State-run Citizens Property Insurance Co. has grown rapidly since January, expanding to its largest pool of policies in recent years.
To get those numbers down and keep them down, several issues in the private market must be stabilized first, a Florida State University study obtained by the Tampa Bay Times said. It then needs to raise premiums on many of its policies to more accurately reflect risk of property damage.
“I think this study is going to help steer the debate on property insurance issues,” Michael Carlson, CEO of the Personal Insurance Federation of Florida. “Certainly it will help educate new lawmakers in Tallahassee.”
This spring, Citizens hired Florida State University to identify ways the state-run insurer of last resort can lessen its overall exposure to risk, operate more effectively and encourage the private market to absorb more of its policies.
It was spurred by a letter last year from Sen. Jeff Brandes, R-St. Petersburg, urging Citizens president Barry Gilway to find a way to return Citizens to its position as a residual carrier.
The final report, dated Nov. 12, outlines a number of challenges Citizens faces in doing so.
As of September, the most recent figures available, the insurer had 511,005 policies, a 15 percent jump from 443,228 policies in January. While high, its policy count is roughly a third of its peak in 2011 at 1.4 million policies — roughly 23 percent of the state’s property insurance market.
The recent growth comes from the market’s instability as other insurers face lingering claims from the 2017 hurricane season when Hurricane Irma hit, rising reinsurance costs and heightened litigation around claims. Many insurers, too, are not renewing policies in some areas of the state because of their rising risk.
This is compounded by the relatively low amount of capital many Florida insurers have compared to the “catastrophic risk the state faces,” according to the study.
These factors, the study said, “are indications that the residential property insurance market stability may be wavering and could lead to future growth at Citizens.”
Citizens spokesman Michael Peltier said it was too early to comment on the study.
“Depopulating” Citizens policies begins with making the market more attractive to investment and new insurers, the researchers said.
One of Florida’s weaknesses is the lack of diversity in its insurers. Many of the state’s largest insurers focus their business primarily on Florida.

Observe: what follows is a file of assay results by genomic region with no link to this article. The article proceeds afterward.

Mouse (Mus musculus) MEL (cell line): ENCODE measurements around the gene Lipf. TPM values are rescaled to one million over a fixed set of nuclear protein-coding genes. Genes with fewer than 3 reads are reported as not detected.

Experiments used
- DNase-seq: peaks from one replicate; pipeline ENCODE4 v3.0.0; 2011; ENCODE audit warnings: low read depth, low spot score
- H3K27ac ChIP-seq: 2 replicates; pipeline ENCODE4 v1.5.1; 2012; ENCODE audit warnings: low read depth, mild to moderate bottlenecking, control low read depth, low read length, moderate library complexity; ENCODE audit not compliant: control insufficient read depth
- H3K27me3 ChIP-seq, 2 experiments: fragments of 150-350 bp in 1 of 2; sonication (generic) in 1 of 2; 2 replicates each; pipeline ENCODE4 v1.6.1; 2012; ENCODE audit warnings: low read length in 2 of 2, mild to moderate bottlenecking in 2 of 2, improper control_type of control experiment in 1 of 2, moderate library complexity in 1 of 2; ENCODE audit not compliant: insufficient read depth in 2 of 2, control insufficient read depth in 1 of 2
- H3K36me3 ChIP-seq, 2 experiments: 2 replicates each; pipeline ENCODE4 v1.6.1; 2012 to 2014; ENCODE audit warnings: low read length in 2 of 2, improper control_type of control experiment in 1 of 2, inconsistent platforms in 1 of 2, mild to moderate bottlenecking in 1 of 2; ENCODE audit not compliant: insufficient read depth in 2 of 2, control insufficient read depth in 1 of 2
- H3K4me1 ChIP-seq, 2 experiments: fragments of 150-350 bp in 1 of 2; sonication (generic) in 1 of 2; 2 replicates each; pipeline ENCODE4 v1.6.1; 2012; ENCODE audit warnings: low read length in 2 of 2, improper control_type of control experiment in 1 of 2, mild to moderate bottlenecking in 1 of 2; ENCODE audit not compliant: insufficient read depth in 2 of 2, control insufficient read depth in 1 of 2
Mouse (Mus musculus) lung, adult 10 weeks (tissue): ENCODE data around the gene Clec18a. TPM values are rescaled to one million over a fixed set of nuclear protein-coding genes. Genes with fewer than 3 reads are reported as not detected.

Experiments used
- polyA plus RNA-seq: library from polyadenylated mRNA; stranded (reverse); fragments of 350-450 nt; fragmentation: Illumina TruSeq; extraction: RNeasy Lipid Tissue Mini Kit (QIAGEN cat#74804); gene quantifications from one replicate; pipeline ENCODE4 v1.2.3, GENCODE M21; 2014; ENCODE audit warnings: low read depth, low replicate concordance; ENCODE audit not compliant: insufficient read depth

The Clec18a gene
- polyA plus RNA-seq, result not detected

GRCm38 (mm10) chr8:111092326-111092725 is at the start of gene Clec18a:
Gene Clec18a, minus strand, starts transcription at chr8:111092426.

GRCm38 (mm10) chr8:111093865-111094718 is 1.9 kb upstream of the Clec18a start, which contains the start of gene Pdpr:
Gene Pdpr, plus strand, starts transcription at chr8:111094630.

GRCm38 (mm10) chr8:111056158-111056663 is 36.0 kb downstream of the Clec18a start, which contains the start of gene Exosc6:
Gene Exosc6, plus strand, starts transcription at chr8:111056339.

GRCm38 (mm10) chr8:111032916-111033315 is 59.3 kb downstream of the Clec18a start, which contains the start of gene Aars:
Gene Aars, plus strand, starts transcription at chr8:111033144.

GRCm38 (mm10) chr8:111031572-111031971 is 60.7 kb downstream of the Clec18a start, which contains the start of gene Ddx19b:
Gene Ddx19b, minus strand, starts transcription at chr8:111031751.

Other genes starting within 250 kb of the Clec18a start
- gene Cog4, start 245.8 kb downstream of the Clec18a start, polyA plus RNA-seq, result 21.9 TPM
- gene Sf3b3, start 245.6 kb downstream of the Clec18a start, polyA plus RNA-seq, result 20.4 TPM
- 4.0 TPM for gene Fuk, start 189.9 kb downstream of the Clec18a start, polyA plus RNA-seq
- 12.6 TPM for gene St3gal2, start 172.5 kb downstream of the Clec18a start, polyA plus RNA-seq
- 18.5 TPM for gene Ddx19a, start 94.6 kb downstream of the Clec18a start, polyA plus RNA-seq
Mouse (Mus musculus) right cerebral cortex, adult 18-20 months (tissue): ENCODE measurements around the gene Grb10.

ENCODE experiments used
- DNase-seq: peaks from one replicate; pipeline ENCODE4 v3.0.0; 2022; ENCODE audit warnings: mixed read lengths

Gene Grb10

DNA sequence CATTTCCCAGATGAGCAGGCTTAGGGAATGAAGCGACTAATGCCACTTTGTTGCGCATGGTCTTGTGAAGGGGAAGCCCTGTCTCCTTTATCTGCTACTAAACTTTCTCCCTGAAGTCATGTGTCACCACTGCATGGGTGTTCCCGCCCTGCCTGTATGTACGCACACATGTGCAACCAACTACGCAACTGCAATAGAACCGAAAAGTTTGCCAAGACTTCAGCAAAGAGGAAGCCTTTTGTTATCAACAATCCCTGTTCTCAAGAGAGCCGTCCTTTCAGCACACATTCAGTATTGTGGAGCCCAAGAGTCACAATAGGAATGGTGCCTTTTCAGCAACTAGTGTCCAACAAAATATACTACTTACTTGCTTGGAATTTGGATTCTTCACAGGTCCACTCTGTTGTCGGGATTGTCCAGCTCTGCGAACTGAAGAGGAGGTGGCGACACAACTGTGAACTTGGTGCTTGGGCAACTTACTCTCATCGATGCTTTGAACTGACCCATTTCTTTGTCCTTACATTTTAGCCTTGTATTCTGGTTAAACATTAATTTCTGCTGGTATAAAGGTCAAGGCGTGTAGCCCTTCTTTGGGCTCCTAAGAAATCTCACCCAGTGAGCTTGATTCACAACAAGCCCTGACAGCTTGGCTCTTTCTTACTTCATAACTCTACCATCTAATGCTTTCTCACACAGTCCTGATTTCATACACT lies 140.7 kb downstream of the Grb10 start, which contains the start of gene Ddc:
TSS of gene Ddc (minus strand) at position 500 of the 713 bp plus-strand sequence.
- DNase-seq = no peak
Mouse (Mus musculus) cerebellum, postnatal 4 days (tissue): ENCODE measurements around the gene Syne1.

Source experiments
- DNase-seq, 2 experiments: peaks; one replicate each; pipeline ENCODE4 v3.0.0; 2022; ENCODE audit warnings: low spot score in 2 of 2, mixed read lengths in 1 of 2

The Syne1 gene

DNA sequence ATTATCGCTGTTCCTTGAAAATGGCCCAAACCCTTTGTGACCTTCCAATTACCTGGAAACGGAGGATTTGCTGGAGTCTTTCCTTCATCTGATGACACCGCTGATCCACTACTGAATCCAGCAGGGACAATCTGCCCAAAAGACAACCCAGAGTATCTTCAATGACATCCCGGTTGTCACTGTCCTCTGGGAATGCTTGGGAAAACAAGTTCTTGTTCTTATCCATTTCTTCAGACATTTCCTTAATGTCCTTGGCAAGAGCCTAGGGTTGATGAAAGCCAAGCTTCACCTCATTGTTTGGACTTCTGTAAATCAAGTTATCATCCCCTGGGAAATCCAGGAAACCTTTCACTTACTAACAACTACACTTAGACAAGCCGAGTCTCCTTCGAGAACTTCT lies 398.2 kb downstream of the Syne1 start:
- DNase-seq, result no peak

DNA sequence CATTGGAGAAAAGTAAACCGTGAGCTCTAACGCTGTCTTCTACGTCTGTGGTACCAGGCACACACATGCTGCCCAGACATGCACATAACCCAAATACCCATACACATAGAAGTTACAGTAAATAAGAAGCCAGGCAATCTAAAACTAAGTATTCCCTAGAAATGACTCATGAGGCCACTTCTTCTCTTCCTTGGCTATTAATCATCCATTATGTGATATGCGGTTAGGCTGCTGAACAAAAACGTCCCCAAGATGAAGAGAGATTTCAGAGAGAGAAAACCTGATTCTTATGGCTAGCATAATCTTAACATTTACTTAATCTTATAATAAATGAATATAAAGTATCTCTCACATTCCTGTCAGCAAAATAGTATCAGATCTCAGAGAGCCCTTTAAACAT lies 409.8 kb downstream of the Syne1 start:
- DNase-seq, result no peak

“The lack of diversity of these insurers in combination with their significant market share could lead to serious market disruptions if a major loss were to occur,” the report said.
Bringing in new companies and money, researchers said, will help spread the risk out.
Another component is reducing Florida’s significant risk for catastrophe from storms. To help that, the study suggested updating building codes so new structures are more resilient, as well as requiring that builders ensure that a private property insurer is willing to insure the homes and businesses they’re proposing before they are allowed to begin construction.
Another major component is dealing with the rising litigation.
Citizens’ faces the same pressure from litigation that insurers have complained of for years: A rise in water damage claims unrelated to storms land in court, bringing additional legal fees on top of any claims that would be paid out. The report said that these claims make up the majority of Citizens’ closed claims every year and have risen steadily since 2013.
The issue is largely concentrated in South Florida between Broward, Palm Beach and Miami-Dade counties, though the study noted that legislation intended to curb these lawsuits is expected to affect these numbers going forward.
The university study suggested that Citizens take a proactive approach to these losses by requiring homeowners to be subject to inspections every three to five years, pursuing alternative claims settling processes such as dispute resolution and making early claims offers to head off litigation. Ensuring customers work with certified contractors can also help reduce this.
Statewide efforts, the study said, are also needed. Florida might consider creating a fraud database with the Department of Financial Services’ investigative arm to help identify trends and key players.
Once these are accomplished, the study said, the market will be able to handle taking policies out from Citizens.
But instead of the approach companies have traditionally taken — selecting individual policies — citizens would offer portfolios companies could take out that are bundled based on risk, and the companies would be required to keep them for at least three years.
Under the university’s proposal, policyholders wouldn’t be able to get coverage with Citizens unless their only choice for coverage is premiums that are at least 15 percent higher than those offered by Citizens for new and renewed policies.
One of the likely controversial portions of the proposal is eliminating gradual rate increases on Citizens’ premiums, which restricts how quickly they can increase, so they reflect the actual risk they are insuring.
Researchers also recommended creating a state program to address general affordability around property insurance, as well as educating consumers on costs.
The researchers are scheduled to present their findings to Citizens’ board on Dec. 16.